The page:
Cholesterol-lowering drugs and coronary artery disease

Cholesterol-lowering medicines work in various ways to lower cholesterol in the blood. There are different types of cholesterol-lowering medicines. Some block the formation of cholesterol. Others help the body remove extra cholesterol, leaving less cholesterol available in the blood to build up in the arteries.

Cholesterol-lowering drugs previously were used only in people who had highcholesterol. Overall, the evidence supports lowering cholesterol as a step that is good for almost everybody (especially people with heart disease and people at risk for heart disease). Cholesterol-lowering medicines can help lower the risk of heart attack, stroke, and death in many people who have average to high cholesterol levels.1, 2 Many studies have found that lowering cholesterol in people at high risk of having a heart attack substantially reduces the risk of death and future heart attack.3

Recent studies and guidelines for statins

Your doctor may prescribe a cholesterol-lowering drug called a statin if you have high cholesterol, signs of heart disease, or risk factors showed that in people with prior unstable angina or non–Q-wave heart attack, a cholesterol-lowering drug (statin) also reduced the chance of developing recurrent chest pain leading to hospitalization.4 A non–Q-wave heart attack usually involves a coronary artery that becomes partially blocked for a long time.

Studies also show that, compared with standard treatment with cholesterol-lowering medicines, aggressive cholesterol-lowering therapy with statins slowed the progression of coronary artery disease.5, 6 In the PROVE IT study, people who recently had episodes of unstable angina or heart attacks received higher-than-standard doses of statins and had fewer subsequent heart attacks, strokes, and deaths. The higher doses resulted in low-density lipoprotein (LDL) levels around 60 milligrams per deciliter (mg/dL). In light of this and other studies, national guidelines now advise doctors to consider more intensive treatment for people at moderate to high risk of heart attack to achieve LDL levels much lower than 100 mg/dL.7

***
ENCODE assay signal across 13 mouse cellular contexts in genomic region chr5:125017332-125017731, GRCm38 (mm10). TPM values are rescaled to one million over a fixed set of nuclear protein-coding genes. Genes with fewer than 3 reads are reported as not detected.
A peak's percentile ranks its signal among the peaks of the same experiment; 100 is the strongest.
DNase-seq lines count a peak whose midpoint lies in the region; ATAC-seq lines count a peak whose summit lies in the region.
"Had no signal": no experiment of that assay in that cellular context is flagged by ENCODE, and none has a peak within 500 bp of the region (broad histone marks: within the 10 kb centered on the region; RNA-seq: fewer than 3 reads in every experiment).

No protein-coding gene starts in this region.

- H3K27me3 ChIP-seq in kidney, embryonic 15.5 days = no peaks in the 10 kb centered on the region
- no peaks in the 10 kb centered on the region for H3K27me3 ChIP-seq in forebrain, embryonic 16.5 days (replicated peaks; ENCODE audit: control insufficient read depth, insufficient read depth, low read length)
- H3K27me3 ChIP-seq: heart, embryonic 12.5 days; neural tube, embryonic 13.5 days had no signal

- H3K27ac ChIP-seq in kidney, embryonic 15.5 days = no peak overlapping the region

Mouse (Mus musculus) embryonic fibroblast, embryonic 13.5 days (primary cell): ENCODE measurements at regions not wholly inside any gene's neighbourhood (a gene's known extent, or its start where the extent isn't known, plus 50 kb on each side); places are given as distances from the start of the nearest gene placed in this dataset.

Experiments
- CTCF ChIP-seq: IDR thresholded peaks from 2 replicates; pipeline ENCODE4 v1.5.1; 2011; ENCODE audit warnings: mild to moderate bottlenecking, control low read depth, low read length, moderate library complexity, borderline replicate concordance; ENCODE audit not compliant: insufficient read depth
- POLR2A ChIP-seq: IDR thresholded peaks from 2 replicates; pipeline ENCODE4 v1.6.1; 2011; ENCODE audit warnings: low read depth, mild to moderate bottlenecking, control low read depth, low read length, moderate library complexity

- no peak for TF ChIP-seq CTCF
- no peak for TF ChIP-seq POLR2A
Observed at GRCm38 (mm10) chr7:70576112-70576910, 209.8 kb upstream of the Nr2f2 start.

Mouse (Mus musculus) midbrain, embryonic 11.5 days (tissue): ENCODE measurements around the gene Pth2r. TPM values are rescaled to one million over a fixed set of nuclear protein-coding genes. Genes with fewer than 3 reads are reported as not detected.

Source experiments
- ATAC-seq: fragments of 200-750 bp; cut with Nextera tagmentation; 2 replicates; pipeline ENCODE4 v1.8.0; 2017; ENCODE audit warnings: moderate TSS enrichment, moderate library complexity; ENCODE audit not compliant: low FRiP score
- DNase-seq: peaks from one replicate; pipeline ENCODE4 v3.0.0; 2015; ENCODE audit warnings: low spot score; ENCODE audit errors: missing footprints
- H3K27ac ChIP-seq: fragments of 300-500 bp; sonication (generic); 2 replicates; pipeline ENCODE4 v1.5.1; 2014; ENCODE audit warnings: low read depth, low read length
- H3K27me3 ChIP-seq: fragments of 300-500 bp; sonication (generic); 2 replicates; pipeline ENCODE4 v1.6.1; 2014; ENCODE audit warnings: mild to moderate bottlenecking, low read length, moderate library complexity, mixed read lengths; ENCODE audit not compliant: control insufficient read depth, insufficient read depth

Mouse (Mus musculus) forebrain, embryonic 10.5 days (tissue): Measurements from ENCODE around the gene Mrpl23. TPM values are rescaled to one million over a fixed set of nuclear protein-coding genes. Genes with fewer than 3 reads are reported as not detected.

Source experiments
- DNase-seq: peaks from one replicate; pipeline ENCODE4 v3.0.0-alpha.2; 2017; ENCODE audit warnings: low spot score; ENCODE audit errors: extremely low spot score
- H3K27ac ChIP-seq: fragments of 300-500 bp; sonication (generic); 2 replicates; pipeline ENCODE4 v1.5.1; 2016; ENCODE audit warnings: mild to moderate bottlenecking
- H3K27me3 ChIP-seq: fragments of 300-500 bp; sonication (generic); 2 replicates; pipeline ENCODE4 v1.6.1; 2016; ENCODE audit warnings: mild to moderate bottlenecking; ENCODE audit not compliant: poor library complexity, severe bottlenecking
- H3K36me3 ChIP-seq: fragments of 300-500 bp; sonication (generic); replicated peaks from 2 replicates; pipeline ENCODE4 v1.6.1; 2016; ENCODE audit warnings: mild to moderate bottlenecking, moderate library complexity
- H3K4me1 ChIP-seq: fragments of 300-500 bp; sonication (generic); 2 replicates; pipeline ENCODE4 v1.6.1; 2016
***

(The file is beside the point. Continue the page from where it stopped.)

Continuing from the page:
If you have a moderate to high risk, the goal is to lower your LDL 30% to 40% with a statin. Many people who are older than 60 with diabetes, high blood pressure, or high cholesterol are at moderate to high risk of heart attack.

If you have a very high risk, a new optional goal is to lower your LDL below 70 mg/dL. In the TNT trial (Treating to New Targets trial), lowering LDL levels below 100 mg/dL reduced the risk of heart attack and stroke.8 You are considered at very high risk for a heart attack if you have CAD and at least one of the following conditions:

Cholesterol-lowering medicines should be used in addition to making changes in your diet and exercise habits to reduce cholesterol levels.


  1. Lewis SJ, et al. (1998). Effect of pravastatin on cardiovascular events in older patients with myocardial infarction and cholesterol levels in the average range: Results of the Cholesterol And Recurrent Events (CARE) trial. Annals of Internal Medicine, 129(9): 681–689.
  2. Waters DD, et al. (2002). Effects of atorvastatin on stroke in patients with unstable angina or non–Q-wave myocardial infarction. Circulation, 106(13): 1690–1695.
  3. Gami A (2006). Secondary prevention of ischaemic cardiac events, search date July 2004. Online version of Clinical Evidence (15): 1–31.
  4. Schwartz GG, et al. (2001). Effects of atorvastatin on early recurrent ischemic events in acute coronary syndromes. The MIRACL Study: A randomized controlled trial. JAMA, 285(13): 1711–1718.
  5. Cannon CP, et al. (2004). Intensive versus moderate lipid lowering with statins after acute coronary syndromes. New England Journal of Medicine, 350(15): 1495–1504.
  6. Nissen SE, et al. (2004). Effect of intensive compared with moderate lipid-lowering therapy on progression of coronary atherosclerosis. JAMA, 291(9): 1071–1080.
  7. Grundy SM, et al. (2004). Implications of recent clinical trials of the National Cholesterol Education Program Adult Treatment Panel III Guidelines. Circulation, 110(2): 227–239. [Erratum in Circulation, 110(6): 763.]
  8. LaRosa JC, et al. (2005). Intensive lipid lowering with atorvastatin in patients with stable coronary artery disease. New England Journal of Medicine, 352(14):1425-1435.

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